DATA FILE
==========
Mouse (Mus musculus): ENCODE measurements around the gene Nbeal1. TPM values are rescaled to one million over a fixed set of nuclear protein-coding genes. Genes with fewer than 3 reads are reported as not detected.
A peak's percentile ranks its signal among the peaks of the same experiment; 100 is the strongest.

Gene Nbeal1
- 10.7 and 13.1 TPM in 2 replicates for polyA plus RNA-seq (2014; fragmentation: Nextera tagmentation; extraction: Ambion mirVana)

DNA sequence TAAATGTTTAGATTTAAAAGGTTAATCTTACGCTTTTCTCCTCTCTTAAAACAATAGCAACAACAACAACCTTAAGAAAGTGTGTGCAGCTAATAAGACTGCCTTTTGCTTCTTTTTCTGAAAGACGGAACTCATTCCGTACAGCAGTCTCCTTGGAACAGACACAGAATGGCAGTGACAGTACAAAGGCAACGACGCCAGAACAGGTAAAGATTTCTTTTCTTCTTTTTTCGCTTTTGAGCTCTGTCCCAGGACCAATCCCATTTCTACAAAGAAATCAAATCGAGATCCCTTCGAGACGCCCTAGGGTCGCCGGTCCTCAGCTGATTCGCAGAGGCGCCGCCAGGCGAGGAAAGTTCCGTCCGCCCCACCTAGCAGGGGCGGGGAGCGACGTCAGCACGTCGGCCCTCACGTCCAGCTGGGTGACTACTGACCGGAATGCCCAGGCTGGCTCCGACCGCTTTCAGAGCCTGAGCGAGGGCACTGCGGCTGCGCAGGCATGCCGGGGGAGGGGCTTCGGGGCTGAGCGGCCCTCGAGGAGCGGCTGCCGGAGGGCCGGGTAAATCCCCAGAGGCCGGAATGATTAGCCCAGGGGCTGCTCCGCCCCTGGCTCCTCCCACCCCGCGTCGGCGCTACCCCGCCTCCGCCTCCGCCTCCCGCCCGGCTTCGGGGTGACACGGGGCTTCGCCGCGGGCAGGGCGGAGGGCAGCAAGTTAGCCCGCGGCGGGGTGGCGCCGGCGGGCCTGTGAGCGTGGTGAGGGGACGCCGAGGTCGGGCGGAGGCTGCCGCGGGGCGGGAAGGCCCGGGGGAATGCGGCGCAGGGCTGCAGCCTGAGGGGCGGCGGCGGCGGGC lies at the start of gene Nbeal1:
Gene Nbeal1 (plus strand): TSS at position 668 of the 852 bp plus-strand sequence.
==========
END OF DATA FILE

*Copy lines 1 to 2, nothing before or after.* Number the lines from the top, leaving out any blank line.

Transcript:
Mouse (Mus musculus): ENCODE measurements around the gene Nbeal1. TPM values are rescaled to one million over a fixed set of nuclear protein-coding genes. Genes with fewer than 3 reads are reported as not detected.
A peak's percentile ranks its signal among the peaks of the same experiment; 100 is the strongest.